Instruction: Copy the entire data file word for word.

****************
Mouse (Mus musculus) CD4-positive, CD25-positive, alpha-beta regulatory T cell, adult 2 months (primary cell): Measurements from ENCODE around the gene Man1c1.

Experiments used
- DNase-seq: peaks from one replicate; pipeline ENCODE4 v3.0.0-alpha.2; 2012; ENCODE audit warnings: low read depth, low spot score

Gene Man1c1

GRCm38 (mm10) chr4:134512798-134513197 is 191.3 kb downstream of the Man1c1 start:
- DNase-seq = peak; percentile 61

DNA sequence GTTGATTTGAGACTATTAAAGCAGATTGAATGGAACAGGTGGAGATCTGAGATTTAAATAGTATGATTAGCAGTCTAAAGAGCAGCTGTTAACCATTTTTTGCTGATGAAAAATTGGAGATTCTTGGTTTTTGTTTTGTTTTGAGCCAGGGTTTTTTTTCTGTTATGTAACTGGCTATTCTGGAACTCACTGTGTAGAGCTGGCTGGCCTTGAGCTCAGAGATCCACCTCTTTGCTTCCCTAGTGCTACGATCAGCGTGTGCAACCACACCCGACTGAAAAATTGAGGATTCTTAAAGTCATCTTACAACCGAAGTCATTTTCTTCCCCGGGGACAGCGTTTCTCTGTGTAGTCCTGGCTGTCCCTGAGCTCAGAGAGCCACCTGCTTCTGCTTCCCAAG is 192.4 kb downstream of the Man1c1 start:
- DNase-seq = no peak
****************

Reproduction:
Mouse (Mus musculus) CD4-positive, CD25-positive, alpha-beta regulatory T cell, adult 2 months (primary cell): Measurements from ENCODE around the gene Man1c1.

Experiments used
- DNase-seq: peaks from one replicate; pipeline ENCODE4 v3.0.0-alpha.2; 2012; ENCODE audit warnings: low read depth, low spot score

Gene Man1c1

GRCm38 (mm10) chr4:134512798-134513197 is 191.3 kb downstream of the Man1c1 start:
- DNase-seq = peak; percentile 61

DNA sequence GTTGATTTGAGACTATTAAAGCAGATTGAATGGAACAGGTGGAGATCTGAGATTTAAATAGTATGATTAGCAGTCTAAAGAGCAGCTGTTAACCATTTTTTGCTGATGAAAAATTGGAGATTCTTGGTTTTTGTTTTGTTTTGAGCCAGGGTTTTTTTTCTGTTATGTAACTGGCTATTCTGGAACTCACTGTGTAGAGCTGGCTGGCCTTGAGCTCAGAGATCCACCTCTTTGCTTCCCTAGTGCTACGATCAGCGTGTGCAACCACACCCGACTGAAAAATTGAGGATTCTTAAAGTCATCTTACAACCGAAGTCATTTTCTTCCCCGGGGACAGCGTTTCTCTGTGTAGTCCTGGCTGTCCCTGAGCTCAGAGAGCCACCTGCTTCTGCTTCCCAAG is 192.4 kb downstream of the Man1c1 start:
- DNase-seq = no peak